Google reveals new version of its search engine

Google today unveiled project "Caffeine", the codename for the secret project to develop the next-generation of the company's search-engine infrastructure.

Web developers have been invited to test the new version of its search engine, and provide feedback about differences observed in results from the current and new system.

The preview was announced today by the technical lead, Matt Cutt, on the company's official Webmaster Central Blog.

For the last several months, a large team of Googlers has been working on a secret project: a next-generation architecture for Google's web search. It's the first step in a process that will let us push the envelope on size, indexing speed, accuracy, comprehensiveness and other dimensions. The new infrastructure sits "under the hood" of Google's search engine, which means that most users won't notice a difference in search results. But web developers and power searchers might notice a few differences, so we're opening up a web developer preview to collect feedback.

I welcome this opportunity to preview the new service and report back with my observations. Preliminary data from my own tests so far -- covering key metrics including search speed, the number of results returned, and relevance -- don't indicated any big differences between the current and new version of the search engine. Qualitative and quantitative differences -- perceived and measured -- are either not big enough to be readily apparent or not consistent enough to support general conclusions. There are obvious differences in the layout of the results page, e.g. news and video sections are now both at top for applicable queries. Comparisons with Bing are inevitable, since the Caffeine sandbox seems to be copying Microsoft's search engine.

The test site is not yet finished and currently has a number of issues, such as broken links and other errors, about which Google's engineers do not currently require feedback. [Note: on 13 August Google's test service was down, with an error message saying the data centre was being updated.]

10 August 2009

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Tim Acheson (11 Aug 09, 15:15)

Predictably, yesterday's news is generating a lot of hype and hysteria. Everybody wants a piece of the action. People are so keen to have a say, it seems many of them do so without reading Google's announcement, since a number of commentators seem to have missed the point of this test.

The Daily Telegraph in the UK provides a typical example:

Martin McNulty, director of search marketing specialist, Trafficbroker, who has tried the new version, said: “Google's caffeine is undoubtedly faster, almost twice as fast at times. It's like a Google GTi.

The excitement is more infectious than swine flu. That single quote turned into the headline: "Google reveals caffeine: a new faster search engine".

In reality, this test is not about the speed with which results are returned. I wouldn't suggest it's faster, either, and if I did we could safely assume it's because the new version has very much less traffic. The sandbox test probably has a tiny fraction of one percent of the load on the existing search engine.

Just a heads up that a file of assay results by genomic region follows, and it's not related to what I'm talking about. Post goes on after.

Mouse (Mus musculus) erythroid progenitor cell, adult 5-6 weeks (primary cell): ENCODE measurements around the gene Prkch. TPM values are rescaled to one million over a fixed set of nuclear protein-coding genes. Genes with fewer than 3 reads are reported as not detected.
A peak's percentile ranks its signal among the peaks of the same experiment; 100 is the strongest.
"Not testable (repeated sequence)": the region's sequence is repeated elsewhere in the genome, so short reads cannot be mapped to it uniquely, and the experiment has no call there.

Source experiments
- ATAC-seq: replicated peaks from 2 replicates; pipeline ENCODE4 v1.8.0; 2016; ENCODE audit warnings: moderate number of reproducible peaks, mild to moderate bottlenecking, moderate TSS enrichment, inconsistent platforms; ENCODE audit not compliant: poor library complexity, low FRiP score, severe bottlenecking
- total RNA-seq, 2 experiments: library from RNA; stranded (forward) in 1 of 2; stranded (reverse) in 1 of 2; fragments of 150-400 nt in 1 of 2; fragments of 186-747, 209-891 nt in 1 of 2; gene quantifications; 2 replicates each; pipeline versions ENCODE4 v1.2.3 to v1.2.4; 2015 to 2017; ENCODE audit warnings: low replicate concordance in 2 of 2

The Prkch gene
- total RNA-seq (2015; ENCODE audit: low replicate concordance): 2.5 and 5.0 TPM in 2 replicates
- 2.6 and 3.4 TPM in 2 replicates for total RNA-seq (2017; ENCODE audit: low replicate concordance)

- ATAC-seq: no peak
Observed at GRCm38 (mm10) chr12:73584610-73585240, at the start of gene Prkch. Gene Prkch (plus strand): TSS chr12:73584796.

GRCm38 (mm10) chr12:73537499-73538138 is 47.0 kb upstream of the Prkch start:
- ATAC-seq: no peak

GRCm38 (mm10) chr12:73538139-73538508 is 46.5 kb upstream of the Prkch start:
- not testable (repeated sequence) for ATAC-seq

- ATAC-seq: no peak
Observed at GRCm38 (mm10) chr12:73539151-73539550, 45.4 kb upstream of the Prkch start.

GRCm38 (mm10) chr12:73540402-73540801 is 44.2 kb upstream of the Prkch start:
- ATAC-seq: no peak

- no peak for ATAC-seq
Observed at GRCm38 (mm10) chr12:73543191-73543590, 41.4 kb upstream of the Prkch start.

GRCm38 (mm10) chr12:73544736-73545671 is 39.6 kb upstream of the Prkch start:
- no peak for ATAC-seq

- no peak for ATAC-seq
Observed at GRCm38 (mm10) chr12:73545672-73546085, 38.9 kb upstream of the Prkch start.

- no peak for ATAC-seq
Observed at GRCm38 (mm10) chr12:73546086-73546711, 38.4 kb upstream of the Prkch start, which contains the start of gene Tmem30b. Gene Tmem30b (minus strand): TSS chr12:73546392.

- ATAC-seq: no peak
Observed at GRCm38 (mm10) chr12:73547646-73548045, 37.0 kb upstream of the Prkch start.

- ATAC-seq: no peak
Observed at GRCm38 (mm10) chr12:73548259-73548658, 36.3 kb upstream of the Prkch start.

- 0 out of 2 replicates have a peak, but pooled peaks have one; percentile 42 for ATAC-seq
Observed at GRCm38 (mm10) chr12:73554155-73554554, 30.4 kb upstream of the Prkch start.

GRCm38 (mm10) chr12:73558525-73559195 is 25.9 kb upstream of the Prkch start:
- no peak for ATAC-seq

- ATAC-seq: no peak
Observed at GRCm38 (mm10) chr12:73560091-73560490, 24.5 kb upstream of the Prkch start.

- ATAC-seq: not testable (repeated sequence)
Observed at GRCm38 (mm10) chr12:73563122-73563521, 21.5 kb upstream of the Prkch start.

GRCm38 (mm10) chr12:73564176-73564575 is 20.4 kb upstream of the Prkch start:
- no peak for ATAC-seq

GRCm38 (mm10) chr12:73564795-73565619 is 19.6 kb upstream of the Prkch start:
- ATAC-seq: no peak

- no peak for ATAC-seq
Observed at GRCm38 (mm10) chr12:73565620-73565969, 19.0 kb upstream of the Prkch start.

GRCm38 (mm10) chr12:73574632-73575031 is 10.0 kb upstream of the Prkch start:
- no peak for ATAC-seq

As Google points out, the change only affects the infrastructure, and the only mention of speed is "indexing speed" which means the speed with which Google captures useful data as it crawls the web. As Google points out:-

The new infrastructure sits "under the hood" of Google's search engine, which means that most users won't notice a difference in search results.

It's an endless source of entertainment, to see how the power of suggestion affects the psychology of other commentators. Google’s reputation is literally intoxicating -- intelligent adults abandon rational thought under its influence. Is there an implicit assumption that anything Google does must be impressive in every imaginable way? "Wow, Google did something, so it must work faster now!"

Tim Acheson (13 Aug 09, 17:24)

I noticed that the BBC jumped on the same bandwagon as everybody else, quoting the same person as the Telegraph, and basing their headline on the same unscientific claim: "New Google 'puts Bing in shade'". This is often how mainstream "news" is generated. A spurious sensationalist quote is published somewhere, then the same thing is regurgitated elsewhere with minor adaptations, in a process of dissemination and legitimisation that can be extremely rapid. This is a good example of contemporary mass-hysteria.

Tim Acheson (19 Aug 09, 11:56)

Querystring Spam in Google's new search engine

Among the issues I've identified and reported so far in Google's Caffeine sandbox is an interesting form of URL manipulation Spam that I haven't seen before, which could indicate a new vulnerability.

E.g. In a search for "open directory project" the first result listed is dmoz.org. But notice that appended to the URL is the domain name of a Turkish search engine: "www.dmoz.org/?id=www.interturknet.com/".

Presumably somebody is deliberately linking to dmoz.org usng a URL with this rogue query string parameter. The problem doesn't affect the current version of Google search. I've observed this phenomenon with minor web sites before -- but never such a major URLs for which there must be millions of correct links, and an extremely high ratio of correct links vs links with querystring Spam.

Tim Acheson (10 Nov 09, 11:03)

Update: this update to Google's indexing system looks likely to go live soon, and the preview is now offline.

"Based on the success we’ve seen, we believe Caffeine is ready for a larger audience. Soon we will activate Caffeine more widely, beginning with one data center. This sandbox is no longer necessary and has been retired, but we appreciate the testing and positive input that webmasters and publishers have given."

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